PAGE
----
If my last blog post about data journalism wasn’t a dead give away – I’m not a huge fan of numbers. Just the mere mention of numerical equations results in terrifying flashbacks of failing 10th Grade Algebra. So when the course outline listed two weeks worth of topics purely on data, I was less than thrilled. But turns out data visualisation is actually visually beautiful, and can have layers of meaning.
Pictured below: Not Me – It’s A Fan of Numbers, Puntastic
In 1957, Frank Lloyd Wright defined art as a discovery and development of elementary principles of nature into beautiful forms suitable for human use. Data, on the other hand, typically records information about occurring phenomena. While some may find numbers fascinating and certainly suitable for human use, I personally don’t find them subjectively beautiful as numbers on their own. Yet once the data is rendered, or presented, in a manner that is visually presentable to the numerically illiterate,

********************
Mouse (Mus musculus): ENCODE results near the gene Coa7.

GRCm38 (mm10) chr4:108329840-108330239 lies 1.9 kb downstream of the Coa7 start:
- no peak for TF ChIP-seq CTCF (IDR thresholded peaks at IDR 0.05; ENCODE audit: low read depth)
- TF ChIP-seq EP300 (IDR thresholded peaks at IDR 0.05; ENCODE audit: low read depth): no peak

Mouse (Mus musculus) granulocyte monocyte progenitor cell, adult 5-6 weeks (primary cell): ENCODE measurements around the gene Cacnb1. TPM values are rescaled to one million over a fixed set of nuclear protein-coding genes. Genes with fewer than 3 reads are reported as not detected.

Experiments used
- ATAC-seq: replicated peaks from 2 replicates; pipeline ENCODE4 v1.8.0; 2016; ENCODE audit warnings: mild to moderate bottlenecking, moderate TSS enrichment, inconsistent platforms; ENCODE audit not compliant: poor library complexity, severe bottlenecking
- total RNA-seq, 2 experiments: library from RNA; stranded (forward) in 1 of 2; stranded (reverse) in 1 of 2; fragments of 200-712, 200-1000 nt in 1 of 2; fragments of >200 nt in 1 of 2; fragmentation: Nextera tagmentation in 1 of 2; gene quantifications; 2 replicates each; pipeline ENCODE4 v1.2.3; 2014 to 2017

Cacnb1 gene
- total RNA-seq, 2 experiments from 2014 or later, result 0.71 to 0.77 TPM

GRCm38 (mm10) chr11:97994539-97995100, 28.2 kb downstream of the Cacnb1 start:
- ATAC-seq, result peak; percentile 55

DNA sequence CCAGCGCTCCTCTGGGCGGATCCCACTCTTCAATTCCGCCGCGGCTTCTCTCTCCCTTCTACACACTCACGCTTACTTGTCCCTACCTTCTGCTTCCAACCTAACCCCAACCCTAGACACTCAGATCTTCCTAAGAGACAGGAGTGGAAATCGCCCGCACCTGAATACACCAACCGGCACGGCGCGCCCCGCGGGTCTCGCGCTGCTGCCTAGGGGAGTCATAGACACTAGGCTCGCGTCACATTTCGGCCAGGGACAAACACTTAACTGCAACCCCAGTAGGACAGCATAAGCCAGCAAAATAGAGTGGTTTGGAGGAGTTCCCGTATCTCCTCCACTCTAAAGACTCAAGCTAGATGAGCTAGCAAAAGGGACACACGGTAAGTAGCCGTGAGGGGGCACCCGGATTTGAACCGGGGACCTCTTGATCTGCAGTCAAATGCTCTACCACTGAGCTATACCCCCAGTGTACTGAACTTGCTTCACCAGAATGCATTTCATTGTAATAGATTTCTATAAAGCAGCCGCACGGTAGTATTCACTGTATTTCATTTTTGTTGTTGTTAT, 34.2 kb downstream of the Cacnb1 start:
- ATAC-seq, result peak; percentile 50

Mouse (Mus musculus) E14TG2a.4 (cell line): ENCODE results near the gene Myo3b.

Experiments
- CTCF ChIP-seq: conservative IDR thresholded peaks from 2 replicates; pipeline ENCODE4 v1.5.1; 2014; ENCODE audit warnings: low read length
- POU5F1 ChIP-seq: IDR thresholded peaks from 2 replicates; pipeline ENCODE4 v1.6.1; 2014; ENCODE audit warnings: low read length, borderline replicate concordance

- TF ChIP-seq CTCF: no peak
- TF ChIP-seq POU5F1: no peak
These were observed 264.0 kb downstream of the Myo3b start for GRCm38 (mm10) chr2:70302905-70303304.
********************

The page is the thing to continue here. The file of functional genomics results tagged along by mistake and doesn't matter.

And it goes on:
Projects like the An Examination of US Gun Murders (screenshot below) thoroughly exemplify the marriage of numerical data and beautiful visuals to create art with meaning that can then be taken away to be used by humans. Demonstrating the number of gun killings in the US, the age at which the victims died (represented by the orange parts of the lines) in comparison to the age at which they would have been expected to die due to natural causes. The piece isn’t only informative but evokes a stirring of emotions as the harsh realisation of years of life lost to senseless violence soars higher and higher on the counter on the top right of the screen.